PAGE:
First, remember this time of year is different. Your routine will not be the same. Your focus will not be the same, and you will have to accommodate increased commitments. In the place you record your daily schedule, remember to record time to move. Write down when, where, and what you’ll be doing this holiday season to meet your exercise quota. What are your exercise goals? Are they still realistic given increased demands on your time? Do you need to revamp them for the next four weeks? Are you ready for the New Year? You should be able to answer these questions clearly. If you cannot, review past articles on planning and New Year’s Resolutions to help you identify your goals and direction. Is it time to schedule time with a personal trainer? I know many think this is a luxury, but a session right now to help you realistically plan for busy times is not luxury when you consider the alternative – falling off track and beginning from scratch… again.
Second, keep in mind that a full length workout may not be in your best interest. Especially if the time commitment of a regular workout deters you from beginning at all. You are better off with shorter workouts than none at all. A professional can help here by creating a condensed workout so you don’t neglect any part of your goal. Many workouts can be shortened to reflect busier times without losing their overall umph for a short period of time.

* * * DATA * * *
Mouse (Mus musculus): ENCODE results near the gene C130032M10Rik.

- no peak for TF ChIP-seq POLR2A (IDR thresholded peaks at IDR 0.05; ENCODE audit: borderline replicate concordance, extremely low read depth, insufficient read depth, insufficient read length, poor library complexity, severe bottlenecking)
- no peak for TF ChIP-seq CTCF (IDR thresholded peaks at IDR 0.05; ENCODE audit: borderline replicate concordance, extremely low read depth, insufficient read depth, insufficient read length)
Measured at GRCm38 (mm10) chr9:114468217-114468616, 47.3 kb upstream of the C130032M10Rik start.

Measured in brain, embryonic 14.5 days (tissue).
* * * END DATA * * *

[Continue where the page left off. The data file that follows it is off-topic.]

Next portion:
Third, holiday times are stressful for many people. Many deal with too much to do, money issues, concerts, parties, social events, fundrasiers, and more. Others deal with depression surrounding the hype of the holiday season. No matter which end of the continuum you are on, exercise can help. Exercise is proven to help reduce stress, help you sleep better, it gives an emotional boost, and can help you gain perspective this holiday season. It is important to take time for you during the busy giving season. We know when we are well cared for we can give more to others. The only person who will make sure you are well cared for is you, so do not neglect yourself this winter.